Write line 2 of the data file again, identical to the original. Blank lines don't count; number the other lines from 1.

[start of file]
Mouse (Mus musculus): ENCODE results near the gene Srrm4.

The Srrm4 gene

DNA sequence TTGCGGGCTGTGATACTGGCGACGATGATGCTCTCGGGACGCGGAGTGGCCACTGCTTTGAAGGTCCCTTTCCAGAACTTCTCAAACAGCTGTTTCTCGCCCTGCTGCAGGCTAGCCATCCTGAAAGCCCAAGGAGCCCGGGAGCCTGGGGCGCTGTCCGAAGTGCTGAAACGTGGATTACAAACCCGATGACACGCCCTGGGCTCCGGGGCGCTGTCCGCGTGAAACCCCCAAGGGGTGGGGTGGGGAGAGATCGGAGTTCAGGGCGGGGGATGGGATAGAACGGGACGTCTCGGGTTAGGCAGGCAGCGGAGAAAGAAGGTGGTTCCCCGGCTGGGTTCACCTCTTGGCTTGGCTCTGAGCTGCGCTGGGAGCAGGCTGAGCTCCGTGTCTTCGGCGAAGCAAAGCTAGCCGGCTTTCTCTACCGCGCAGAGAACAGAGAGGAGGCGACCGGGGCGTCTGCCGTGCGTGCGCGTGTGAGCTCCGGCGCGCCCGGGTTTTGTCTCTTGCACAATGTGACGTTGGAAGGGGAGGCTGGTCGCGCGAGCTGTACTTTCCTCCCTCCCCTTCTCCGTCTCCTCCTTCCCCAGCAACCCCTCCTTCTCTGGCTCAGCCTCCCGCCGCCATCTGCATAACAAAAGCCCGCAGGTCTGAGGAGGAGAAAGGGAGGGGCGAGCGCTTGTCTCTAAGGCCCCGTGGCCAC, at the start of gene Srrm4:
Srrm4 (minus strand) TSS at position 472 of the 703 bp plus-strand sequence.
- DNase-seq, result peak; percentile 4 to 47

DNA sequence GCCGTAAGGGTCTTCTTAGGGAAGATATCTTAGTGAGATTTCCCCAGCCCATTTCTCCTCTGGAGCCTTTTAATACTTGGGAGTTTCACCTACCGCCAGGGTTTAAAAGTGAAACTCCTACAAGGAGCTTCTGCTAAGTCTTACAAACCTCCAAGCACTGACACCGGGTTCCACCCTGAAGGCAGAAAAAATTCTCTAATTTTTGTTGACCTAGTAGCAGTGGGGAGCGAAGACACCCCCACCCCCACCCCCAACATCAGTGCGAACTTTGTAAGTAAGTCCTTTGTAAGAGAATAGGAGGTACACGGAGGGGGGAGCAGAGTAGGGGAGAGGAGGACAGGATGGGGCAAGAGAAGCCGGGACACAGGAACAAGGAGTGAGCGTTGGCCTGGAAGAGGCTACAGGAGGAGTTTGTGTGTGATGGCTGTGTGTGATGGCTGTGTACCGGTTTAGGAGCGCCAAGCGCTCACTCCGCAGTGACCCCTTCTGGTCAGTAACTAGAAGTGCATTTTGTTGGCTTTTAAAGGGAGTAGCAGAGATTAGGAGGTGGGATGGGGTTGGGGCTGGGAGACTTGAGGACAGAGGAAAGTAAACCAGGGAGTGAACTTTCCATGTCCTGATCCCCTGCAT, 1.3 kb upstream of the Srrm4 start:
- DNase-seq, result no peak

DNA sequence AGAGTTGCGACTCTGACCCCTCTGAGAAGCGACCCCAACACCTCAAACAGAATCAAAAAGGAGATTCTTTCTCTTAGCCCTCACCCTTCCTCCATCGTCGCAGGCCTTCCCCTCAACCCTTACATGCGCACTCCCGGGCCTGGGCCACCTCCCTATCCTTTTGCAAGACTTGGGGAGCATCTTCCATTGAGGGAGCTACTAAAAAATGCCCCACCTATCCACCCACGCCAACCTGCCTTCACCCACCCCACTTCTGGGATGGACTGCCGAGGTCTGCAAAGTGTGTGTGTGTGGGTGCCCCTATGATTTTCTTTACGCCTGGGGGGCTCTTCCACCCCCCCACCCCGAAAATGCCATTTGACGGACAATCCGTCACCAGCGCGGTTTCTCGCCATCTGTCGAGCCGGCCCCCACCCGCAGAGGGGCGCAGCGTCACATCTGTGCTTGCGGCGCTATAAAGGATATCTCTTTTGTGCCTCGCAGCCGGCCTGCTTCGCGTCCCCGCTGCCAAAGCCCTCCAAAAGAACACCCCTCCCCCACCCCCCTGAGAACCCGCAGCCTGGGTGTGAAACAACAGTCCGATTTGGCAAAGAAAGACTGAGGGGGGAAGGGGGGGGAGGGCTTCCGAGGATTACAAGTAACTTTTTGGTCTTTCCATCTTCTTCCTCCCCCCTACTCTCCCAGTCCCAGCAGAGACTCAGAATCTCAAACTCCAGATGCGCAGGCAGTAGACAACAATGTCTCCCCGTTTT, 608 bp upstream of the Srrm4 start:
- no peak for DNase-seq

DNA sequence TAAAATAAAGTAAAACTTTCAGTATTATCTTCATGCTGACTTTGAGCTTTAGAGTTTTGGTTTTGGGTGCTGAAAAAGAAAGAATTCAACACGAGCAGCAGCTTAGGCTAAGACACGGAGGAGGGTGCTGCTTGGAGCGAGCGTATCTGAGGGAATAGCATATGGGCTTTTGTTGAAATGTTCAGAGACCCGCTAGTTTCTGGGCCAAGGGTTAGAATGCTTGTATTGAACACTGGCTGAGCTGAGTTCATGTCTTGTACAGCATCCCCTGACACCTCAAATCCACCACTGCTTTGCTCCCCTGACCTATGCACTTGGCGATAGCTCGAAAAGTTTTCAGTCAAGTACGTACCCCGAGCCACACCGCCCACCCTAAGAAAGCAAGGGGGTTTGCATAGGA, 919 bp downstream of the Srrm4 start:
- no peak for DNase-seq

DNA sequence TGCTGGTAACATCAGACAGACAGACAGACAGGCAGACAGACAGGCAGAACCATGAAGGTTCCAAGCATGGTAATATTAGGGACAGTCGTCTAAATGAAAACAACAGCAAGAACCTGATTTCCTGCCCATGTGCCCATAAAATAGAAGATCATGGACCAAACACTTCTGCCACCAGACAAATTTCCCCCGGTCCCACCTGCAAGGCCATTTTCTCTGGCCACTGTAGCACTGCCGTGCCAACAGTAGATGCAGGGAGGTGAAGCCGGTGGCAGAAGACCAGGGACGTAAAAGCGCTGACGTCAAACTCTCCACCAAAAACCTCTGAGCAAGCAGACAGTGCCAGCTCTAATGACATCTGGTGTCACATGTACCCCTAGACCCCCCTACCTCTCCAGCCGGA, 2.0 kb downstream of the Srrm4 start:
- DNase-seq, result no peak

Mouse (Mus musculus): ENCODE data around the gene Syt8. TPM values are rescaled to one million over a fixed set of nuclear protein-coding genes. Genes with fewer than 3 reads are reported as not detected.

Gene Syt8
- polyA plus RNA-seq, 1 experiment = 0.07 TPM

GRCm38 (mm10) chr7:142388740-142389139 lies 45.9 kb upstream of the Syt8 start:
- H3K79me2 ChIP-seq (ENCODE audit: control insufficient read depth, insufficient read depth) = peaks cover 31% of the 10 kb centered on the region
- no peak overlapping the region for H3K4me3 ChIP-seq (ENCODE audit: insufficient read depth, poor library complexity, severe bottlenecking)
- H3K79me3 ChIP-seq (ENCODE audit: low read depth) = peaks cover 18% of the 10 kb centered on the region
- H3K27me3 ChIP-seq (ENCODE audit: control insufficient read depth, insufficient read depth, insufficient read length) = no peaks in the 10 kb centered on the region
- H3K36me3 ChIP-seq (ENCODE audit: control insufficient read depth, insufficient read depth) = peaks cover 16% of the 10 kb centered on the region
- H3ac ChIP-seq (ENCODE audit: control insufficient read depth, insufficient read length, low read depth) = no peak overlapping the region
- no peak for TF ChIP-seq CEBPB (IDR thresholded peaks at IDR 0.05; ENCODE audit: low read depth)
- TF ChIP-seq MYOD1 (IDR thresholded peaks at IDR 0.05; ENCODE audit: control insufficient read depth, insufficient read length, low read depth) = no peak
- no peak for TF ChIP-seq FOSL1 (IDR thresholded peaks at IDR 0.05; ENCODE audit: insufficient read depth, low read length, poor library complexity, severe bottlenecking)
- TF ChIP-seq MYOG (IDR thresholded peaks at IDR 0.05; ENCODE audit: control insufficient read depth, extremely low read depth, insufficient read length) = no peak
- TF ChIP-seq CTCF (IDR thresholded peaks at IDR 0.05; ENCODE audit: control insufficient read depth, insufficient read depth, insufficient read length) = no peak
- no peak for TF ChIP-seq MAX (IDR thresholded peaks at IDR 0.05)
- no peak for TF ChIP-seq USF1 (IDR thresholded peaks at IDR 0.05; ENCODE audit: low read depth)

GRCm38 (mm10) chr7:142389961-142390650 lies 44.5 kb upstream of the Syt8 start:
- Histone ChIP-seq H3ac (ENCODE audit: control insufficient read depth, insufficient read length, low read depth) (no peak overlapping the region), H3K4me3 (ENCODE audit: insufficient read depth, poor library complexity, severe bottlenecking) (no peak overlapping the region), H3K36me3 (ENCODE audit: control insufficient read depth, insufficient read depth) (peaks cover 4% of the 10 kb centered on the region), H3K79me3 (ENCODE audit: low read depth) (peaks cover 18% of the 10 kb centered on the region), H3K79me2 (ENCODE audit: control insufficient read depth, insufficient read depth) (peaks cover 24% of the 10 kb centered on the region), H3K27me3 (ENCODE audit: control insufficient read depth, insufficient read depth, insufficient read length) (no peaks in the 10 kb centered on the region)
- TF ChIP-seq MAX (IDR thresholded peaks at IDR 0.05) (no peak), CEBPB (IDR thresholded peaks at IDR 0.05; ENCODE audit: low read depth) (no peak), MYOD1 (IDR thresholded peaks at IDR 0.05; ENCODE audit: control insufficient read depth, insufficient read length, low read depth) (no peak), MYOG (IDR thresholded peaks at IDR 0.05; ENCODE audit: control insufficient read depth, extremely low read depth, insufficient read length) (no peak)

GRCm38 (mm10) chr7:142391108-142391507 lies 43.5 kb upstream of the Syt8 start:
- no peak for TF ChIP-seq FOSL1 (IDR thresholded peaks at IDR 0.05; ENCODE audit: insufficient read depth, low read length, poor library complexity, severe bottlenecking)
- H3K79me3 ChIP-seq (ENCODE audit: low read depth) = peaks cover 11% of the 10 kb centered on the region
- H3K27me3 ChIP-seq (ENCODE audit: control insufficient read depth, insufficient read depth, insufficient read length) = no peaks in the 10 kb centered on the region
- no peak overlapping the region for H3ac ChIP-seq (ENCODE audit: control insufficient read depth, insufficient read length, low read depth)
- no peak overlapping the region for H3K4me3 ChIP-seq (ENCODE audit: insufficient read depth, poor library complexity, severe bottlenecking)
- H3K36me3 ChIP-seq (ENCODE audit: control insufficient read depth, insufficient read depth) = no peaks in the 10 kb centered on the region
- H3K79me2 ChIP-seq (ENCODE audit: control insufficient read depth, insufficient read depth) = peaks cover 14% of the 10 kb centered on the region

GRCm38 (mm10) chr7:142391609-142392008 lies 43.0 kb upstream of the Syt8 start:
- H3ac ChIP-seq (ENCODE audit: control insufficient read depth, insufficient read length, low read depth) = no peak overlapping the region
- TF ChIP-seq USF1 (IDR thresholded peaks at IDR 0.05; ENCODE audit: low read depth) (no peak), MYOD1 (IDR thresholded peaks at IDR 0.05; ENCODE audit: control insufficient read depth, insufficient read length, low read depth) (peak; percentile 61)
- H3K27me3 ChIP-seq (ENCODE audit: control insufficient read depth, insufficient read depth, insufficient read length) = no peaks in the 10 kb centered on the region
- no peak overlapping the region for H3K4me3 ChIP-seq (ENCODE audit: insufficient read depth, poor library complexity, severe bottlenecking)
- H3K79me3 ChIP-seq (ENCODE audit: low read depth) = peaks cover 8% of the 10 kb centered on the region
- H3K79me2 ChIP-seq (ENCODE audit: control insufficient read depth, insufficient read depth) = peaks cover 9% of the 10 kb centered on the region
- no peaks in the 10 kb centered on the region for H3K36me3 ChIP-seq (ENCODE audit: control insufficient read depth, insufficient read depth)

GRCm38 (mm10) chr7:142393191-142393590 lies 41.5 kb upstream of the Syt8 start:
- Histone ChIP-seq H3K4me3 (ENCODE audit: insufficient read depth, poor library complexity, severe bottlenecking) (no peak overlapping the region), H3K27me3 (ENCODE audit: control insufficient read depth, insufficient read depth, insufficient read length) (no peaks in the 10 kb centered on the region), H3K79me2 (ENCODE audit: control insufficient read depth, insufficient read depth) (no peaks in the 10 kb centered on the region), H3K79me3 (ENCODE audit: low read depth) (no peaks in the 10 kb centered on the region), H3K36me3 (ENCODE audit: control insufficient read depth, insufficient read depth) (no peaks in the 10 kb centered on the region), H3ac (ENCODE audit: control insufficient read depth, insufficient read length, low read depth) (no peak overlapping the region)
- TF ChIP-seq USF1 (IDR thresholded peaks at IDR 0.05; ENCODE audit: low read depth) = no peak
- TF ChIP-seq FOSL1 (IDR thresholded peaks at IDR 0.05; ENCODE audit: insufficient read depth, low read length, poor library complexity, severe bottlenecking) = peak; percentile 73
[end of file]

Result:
The Srrm4 gene